Cervical cancer occurs when there are tumors that grow at the bottom end of the womb. The reason behind the formation of these tumors is abnormal cell changes at the opening of the cervix. These changes, however, can be detected with the help of screening and can be taken out. You can take help of a vaccine, called the HPV vaccine, to reduce the chances of encountering cervical cancer.
The cervix is the lower part of the uterus, it is a tube-like structure. The bottom end of a cervix makes its way into the vagina, this is the opening of the cervix. The cervix is the passage that connects the uterus to the vagina. It is the main protector of the vagina as the germs are stopped with the help of mucus that is produced by the mucous membrane present in it.
Symptoms of Cervical Cancer
If there are abnormal cell changes in the opening of the cervix, then you might not see any symptoms. But, if these changes lead to cervical cancer, then you will probably see a set of symptoms that are associated with the condition. Some of them are listed below:
- An unexpected, untimely bleeding from the vagina like bleeding between menstrual periods, after menopause or even after sex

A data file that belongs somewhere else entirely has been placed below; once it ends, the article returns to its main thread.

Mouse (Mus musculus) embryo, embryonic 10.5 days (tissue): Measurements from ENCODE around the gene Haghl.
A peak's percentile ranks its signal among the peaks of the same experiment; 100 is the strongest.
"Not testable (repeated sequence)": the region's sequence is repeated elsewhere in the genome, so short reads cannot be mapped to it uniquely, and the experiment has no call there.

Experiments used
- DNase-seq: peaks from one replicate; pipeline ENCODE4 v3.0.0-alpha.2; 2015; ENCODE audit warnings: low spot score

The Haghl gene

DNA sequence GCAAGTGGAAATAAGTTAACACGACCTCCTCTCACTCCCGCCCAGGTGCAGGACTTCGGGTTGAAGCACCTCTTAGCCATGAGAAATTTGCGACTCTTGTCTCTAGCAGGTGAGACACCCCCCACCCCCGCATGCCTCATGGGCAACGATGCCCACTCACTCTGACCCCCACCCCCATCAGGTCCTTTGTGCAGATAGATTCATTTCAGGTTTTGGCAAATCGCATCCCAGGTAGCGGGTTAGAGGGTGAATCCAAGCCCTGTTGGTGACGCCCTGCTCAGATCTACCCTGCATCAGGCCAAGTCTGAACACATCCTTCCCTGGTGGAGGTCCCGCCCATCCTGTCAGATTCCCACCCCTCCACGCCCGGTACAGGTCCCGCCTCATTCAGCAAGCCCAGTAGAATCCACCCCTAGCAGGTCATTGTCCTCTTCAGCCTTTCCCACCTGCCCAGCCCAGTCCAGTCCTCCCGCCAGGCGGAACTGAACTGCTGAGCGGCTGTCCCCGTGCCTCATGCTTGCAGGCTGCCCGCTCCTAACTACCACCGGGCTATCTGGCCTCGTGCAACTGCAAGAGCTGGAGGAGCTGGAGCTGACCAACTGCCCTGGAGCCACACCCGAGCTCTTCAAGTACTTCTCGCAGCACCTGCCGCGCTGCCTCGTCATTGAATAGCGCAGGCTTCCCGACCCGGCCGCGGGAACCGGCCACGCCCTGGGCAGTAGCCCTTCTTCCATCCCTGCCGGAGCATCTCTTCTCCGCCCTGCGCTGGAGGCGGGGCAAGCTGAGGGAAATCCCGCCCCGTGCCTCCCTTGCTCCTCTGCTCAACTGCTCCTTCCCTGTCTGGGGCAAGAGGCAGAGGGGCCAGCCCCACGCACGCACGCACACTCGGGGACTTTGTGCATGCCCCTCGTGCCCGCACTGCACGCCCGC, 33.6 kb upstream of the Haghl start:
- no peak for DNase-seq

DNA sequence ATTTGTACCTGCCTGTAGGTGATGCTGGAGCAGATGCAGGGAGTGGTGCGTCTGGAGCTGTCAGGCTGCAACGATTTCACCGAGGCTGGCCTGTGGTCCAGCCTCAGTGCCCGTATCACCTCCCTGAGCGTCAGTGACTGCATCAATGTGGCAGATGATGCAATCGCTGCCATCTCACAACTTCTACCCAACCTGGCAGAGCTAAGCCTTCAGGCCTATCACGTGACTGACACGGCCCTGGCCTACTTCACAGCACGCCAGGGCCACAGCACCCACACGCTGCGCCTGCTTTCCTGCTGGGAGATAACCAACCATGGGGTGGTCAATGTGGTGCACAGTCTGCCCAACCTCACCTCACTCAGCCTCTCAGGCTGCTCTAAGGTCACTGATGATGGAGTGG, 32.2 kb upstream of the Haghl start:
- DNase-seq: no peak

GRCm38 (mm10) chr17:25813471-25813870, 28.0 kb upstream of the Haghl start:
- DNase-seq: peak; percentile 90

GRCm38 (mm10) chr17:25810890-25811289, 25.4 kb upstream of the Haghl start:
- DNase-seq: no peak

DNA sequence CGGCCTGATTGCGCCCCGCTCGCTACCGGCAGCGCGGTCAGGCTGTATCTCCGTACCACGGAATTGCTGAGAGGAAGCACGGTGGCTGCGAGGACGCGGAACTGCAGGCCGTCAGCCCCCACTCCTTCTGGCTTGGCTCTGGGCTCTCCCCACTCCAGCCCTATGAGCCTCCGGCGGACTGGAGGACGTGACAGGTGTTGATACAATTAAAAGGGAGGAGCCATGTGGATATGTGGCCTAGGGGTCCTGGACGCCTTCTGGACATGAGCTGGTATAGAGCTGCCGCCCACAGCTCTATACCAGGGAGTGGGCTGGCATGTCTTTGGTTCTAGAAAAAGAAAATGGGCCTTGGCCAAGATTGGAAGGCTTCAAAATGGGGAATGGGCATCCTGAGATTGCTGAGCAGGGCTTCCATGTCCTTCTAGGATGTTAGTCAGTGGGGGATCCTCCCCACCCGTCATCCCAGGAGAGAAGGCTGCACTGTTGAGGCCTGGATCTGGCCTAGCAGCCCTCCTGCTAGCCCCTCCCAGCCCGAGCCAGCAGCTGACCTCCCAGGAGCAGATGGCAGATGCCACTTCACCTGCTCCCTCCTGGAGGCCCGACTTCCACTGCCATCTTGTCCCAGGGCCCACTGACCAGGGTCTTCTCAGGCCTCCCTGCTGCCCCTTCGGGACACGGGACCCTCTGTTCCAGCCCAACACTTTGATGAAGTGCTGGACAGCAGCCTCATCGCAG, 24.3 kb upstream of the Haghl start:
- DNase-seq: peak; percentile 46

- A persistent pain in the lower back or the pelvis
- An abnormal vaginal discharge, which usually leads to a foul odor
- Abnormal pain during sex
The symptoms of cervical cancer are usually observed only when it reaches its advanced stages. Thus, you must visit a doctor as soon as you start seeing any of these symptoms.
Causes of Cervical Cancer
Human papillomaviruses (HPV) are one of the main reasons for women to encounter cervical cancer. A long-term infection with this virus can lead to cervical cancer; there are different forms of this virus that can cause cervical cancer. The virus can spread into the female body through sex or direct interaction with the genital area. They disrupt the functioning of the skin cells and the mucous membrane cells. An infection through the body fluids like sperm, blood, or saliva is termed to be an unlikely cause of cervical cancer.
Women encounter an HPV infection at some point in their life; not all HPV infections lead to cervical cancer. Most women encounter this infection between the age of 20 to 30. Men can get affected by this virus, through sex, and can pass it onto other women.
Diagnosis of Cervical Cancer
A Pap test is one of the simplest ways of diagnosing cervical cancer. During a Pap test, the doctor will examine a sample cell from the skin of the surface of the cervix. If abnormal cell changes are observed in this test, the doctor will run a few other tests to confirm the presence of cervical cancer.
Treatment of Cervical Cancer
The symptoms of cervical cancer can only be observed in the advanced stages, which makes it important to address the treatment at the earliest. The treatment for cervical cancer includes surgery, such as hysterectomy along with the removal of pelvic lymph nodes. This can be done with or without the removal of both ovaries and fallopian tubes. Chemo and radiation therapy and two other forms of treatment that can be adopted for cervical cancer.